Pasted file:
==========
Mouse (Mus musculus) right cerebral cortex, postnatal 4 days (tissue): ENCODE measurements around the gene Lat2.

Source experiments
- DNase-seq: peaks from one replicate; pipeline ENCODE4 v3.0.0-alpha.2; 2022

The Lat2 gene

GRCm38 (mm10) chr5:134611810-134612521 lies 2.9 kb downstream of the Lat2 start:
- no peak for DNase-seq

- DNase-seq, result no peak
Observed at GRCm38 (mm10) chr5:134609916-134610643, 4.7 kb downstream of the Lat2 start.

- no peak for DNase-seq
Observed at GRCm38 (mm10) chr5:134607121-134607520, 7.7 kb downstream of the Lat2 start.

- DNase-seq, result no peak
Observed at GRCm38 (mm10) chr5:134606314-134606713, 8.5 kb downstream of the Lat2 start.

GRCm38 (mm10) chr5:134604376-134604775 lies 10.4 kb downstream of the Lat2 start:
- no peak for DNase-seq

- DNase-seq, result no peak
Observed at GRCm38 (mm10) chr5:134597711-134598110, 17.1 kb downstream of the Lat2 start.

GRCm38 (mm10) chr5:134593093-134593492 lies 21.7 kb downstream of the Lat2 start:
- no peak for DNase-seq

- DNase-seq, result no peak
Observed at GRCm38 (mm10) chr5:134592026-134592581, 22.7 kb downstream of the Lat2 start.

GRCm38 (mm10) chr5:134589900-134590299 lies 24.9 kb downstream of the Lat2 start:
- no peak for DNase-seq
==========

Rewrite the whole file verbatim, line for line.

Mouse (Mus musculus) right cerebral cortex, postnatal 4 days (tissue): ENCODE measurements around the gene Lat2.

Source experiments
- DNase-seq: peaks from one replicate; pipeline ENCODE4 v3.0.0-alpha.2; 2022

The Lat2 gene

GRCm38 (mm10) chr5:134611810-134612521 lies 2.9 kb downstream of the Lat2 start:
- no peak for DNase-seq

- DNase-seq, result no peak
Observed at GRCm38 (mm10) chr5:134609916-134610643, 4.7 kb downstream of the Lat2 start.

- no peak for DNase-seq
Observed at GRCm38 (mm10) chr5:134607121-134607520, 7.7 kb downstream of the Lat2 start.

- DNase-seq, result no peak
Observed at GRCm38 (mm10) chr5:134606314-134606713, 8.5 kb downstream of the Lat2 start.

GRCm38 (mm10) chr5:134604376-134604775 lies 10.4 kb downstream of the Lat2 start:
- no peak for DNase-seq

- DNase-seq, result no peak
Observed at GRCm38 (mm10) chr5:134597711-134598110, 17.1 kb downstream of the Lat2 start.

GRCm38 (mm10) chr5:134593093-134593492 lies 21.7 kb downstream of the Lat2 start:
- no peak for DNase-seq

- DNase-seq, result no peak
Observed at GRCm38 (mm10) chr5:134592026-134592581, 22.7 kb downstream of the Lat2 start.

GRCm38 (mm10) chr5:134589900-134590299 lies 24.9 kb downstream of the Lat2 start:
- no peak for DNase-seq